A trademark is a recognizable signdesign, or expression which identifies products or services of a particular source from those of others, although trademarks used to identify services are usually called service marks. The trademark owner can be an individual, business organization, or any legal entity. A trademark may be located on a package, a label, a voucher, or on the product itself. Slogans, logos, brand names and similar all merit trademark protection, however, trademark protection does not protect unique designs in and of themselves, only identifiable signs. That being said, often clothing does not feature any identifiable name brand on the exterior. Most men’s jackets, for example, may feature a label on the inner jacket pocket. Crafty designers have found ways to incorporate their brand into other design features of the clothing such as embroidery or emblazoning their insignia on buttons or lapel pins.


Trade dress, like a trademark, is a legal term of art that generally refers to characteristics of the visual appearance of a product or its packaging that signify the source of the product to consumers. Some of the best examples of trade dress in the fashion industry are Christian Louboutin’s red sole, Bottega Veneta’s intrecciato or “woven” leather designs, the red stripe on the heel of Del Toro’s slippers and the match stick tucked into the brim of a Nick Fouquet hat. Colors, patterns, symbols and other similar design features can classify as trade dress.

Section 43(a) of the Lanham Act, 15 U.S.C. § 1125(a), protects the author from infringement of the unregistered trade dress of a product. However, obtaining a registration for trade dress is often a costly and time consuming process.  Generally, trade dress is protectable only under either of two circumstances: (1) the trade dress is inherently distinctive or (2) has acquired “secondary meaning”, such that consumers have come to identify the brand simply by the appearance of the trade dress.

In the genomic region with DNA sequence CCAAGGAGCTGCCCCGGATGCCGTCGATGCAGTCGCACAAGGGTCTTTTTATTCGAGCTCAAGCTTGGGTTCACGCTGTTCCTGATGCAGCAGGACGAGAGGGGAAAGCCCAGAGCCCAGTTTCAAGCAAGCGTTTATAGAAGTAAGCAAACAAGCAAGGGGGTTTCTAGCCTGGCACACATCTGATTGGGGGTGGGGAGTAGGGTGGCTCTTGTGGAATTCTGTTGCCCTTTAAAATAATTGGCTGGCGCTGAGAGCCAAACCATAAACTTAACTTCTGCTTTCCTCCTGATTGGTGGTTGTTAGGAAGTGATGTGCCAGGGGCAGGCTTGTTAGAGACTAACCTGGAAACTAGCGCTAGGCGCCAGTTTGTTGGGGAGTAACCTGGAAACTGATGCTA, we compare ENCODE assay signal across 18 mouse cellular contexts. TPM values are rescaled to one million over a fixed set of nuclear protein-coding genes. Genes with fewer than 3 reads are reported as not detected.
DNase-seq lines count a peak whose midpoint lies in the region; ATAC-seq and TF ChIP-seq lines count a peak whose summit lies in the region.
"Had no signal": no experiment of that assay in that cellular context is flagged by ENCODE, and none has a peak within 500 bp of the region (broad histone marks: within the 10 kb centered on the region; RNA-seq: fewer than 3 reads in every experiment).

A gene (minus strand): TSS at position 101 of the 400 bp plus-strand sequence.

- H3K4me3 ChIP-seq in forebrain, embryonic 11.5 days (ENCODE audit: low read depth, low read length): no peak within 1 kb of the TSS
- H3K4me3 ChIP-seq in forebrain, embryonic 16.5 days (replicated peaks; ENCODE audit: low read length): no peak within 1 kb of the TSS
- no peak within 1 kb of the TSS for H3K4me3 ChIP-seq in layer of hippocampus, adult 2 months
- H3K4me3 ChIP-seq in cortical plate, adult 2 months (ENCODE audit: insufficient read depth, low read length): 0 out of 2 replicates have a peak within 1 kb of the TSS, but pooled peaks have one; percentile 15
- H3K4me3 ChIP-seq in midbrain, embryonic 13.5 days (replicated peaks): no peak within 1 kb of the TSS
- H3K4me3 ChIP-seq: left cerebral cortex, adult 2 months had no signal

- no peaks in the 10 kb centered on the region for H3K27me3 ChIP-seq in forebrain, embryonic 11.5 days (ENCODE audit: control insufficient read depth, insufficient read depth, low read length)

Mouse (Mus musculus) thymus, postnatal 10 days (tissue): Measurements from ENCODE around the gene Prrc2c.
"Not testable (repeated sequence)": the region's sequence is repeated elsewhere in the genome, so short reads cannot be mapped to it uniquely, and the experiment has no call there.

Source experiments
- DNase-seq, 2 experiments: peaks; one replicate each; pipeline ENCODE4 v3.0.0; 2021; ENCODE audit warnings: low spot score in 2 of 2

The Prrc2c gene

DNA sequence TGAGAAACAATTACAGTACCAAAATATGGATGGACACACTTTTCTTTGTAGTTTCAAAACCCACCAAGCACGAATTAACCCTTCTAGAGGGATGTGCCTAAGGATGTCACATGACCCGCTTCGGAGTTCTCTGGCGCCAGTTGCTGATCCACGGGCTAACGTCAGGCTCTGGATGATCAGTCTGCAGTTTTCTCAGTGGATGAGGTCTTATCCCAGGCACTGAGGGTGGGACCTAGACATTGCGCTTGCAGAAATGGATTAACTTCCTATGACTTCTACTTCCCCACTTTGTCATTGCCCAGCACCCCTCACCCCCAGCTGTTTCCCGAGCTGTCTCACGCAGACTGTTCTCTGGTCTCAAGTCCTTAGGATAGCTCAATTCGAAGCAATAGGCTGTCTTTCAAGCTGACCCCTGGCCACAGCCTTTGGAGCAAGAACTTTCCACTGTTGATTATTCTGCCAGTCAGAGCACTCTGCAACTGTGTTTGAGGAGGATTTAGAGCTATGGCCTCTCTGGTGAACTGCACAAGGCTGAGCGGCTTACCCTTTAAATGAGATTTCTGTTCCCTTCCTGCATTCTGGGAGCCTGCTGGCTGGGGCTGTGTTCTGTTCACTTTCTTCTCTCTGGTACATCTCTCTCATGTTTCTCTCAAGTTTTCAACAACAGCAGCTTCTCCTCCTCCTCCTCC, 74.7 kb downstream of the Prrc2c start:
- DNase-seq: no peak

Trade dress protection is generally not available to works where (1) the design element is in any way functional, or (2) the claimed trade dress amounts to nothing more than an abstract image or marketing approach.  In most cases, the U.S. Trademark Office only affords full protection to trade dress after five (5) years of use or if a designer can provide sufficient evidence that the industry and the general public recognize the design element as belonging to the designer. (For example, a consumer knows just by looking at the red sole of a high-heeled shoe that the shoe was made by Louboutin).


In general terms, a “utility patent” protects the way an article is used and works, while a “design patent” protects the way an article looks. Both design and utility patents may be obtained on an article if invention resides both in its utility and ornamental appearance. While utility and design patents afford legally separate protection, the utility and “ornamentality” of an article are not easily separable.

A design patent is a form of legal protection granted to the ornamental design of a functional item. Design patents are a type of industrial design right. While copyright law requires only that a work of expression be sufficiently original to be protected, patent law requires a much higher degree of novelty and “non-obviousness”. Design patent protection is much shorter than the duration of copyright. It provides a complete monopoly, so that even if someone independently comes up with your design, your design is protected. The US Patent and Trademark Office will generally grant a design patent if a designer can prove that his or her design is: (1) new, (2) “nonobvious” — a legal term of art; and (3) ornamental only, not solely functional. Elements one and two are hard to meet in the fashion world.

Unlike under copyright protection where the preparers of derivative works based on the original copyright hold no rights, the second-comer who invents a patentable improvement on a design patent may apply for and receive a patent regardless of whether the first inventor authorized the improvement.

Alexander Wang is famous for filing design patents for his fashion items, particularly for his handbags. Many of his items that have been afforded design or utility patents are “hardware heavy”. Earlier this year, Wang successfully obtained a 14-year design patent on several of his “bags with corners” — the official title of the patents on his handbags with metal-covered corners.


 Designers should not limit themselves to only one of these options, but should consult with an attorney who is well-versed in intellectual property protection to prevent the tragedy of having their work knocked off by companies large and small who are “inspired” by their hard work and ingenuity.